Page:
The Overconfidence Bias

An easier bias to explain is the Overconfidence Bias. This one describes how we feel more confident in our probability estimates than we should. Studies have shown this several times by asking people to estimate the likelihood that the stock market will rise by three percent the next day or how likely it is that it will rain the next day. Then, once they answer, researchers follow up with a question about the participant’s percentage of confidence that their estimate is right. Looking at those percentage estimates, it’s clear that people are overconfident in their ability to predict the direction of the stock market or the weather the next day.

I have this bias, too. I bought a SLR camera and was overconfident in my abilities as a photographer and my ability to learn how to be a better one. The camera had many features I didn’t know how to use—and still don’t. My solution was to use it on the automatic settings.

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Another caveat to Overconfidence Biases is the Dunning-Kruger effect, named after the two psychologists who identified it. Many times, overconfidence depends on how much you objectively know about something. So, if you know very little, you recognize that you know very little and are not very confident. Therefore, your overconfidence bias is reduced.

For example, if I asked you to predict particle physics, you would probably admit that you don’t know much about it and wouldn’t feel confident in your accuracy (unless you do know about it). However, if you did learn about it, even if it was a little bit, your confidence in the accuracy of your prediction would be high, or at least higher than before you learned anything about it.

Another example of Overconfidence Bias is related to Customer Experience. Many organizations think they understand the whole area of Customer Experience because they have customers.

As a Customer Experience consultant, I had to learn to be diplomatic as I exposed how little many organizations knew about experiences. I accomplished this diplomacy by asking questions or getting them to think about examples of their experiences as customers. Then, these so-called experts realize the extent of what they don’t know, but without getting slapped in the face with their overconfidence. Slapping people in the face rarely leads to good business outcomes.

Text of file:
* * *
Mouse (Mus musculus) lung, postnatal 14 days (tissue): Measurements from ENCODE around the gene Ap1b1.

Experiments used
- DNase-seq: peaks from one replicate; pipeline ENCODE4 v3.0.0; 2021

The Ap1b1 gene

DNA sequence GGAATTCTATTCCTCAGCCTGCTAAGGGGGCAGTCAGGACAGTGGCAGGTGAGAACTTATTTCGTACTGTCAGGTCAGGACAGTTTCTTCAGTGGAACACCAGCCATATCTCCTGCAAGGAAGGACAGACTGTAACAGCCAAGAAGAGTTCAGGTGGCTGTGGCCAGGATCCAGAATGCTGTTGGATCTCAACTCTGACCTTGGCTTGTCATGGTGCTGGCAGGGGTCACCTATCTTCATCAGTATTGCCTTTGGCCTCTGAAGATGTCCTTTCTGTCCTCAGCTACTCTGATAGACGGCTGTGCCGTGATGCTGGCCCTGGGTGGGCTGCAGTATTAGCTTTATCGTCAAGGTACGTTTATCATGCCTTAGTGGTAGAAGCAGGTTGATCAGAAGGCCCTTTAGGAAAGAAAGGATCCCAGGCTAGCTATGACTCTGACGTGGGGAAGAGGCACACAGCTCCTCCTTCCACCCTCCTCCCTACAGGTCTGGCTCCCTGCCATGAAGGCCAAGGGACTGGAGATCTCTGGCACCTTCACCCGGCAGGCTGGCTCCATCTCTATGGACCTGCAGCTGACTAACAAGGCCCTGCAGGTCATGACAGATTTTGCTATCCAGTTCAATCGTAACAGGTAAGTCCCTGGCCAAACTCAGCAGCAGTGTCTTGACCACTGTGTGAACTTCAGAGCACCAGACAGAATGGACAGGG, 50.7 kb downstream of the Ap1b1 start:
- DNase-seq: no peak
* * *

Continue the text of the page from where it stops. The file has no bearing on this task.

The Hindsight Bias

Finally, we have the Hindsight Bias. This one is straightforward; it describes how we don’t understand how people don’t see the outcome coming when we look back on an event. Looking back, it was so obvious, after all.

Hindsight Bias happens because there is an outcome. Before the event, there were many possible futures. After the event, there isn’t a future; there is only what happened. That’s the only possible outcome, and we lose our ability to see those other potentialities.

This state quickly shifts to judgment. How could you not see that coming?

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So What Should You Do About This?

The most important thing to remember regarding all these biases is that we have used them to adapt to our challenges in dealing with risk. They present an opportunity to decide about the probability of an outcome where we stand to lose something if we are wrong that feels more rational, even if it isn’t. These biases help us move forward in the face of uncertainty.

I find these biases so interesting and think they significantly affect people’s behavior. Understanding how people perceive (and misperceive) probability in experience designs is essential in business today, particularly regarding experience design.

Recognizing these biases in customer behavior also sheds some light on opportunities where customers face risk in your experience and how they might respond.  You can then improve these moments in the customer experience, helping them make good customer decisions for themselves that are also good for your bottom line.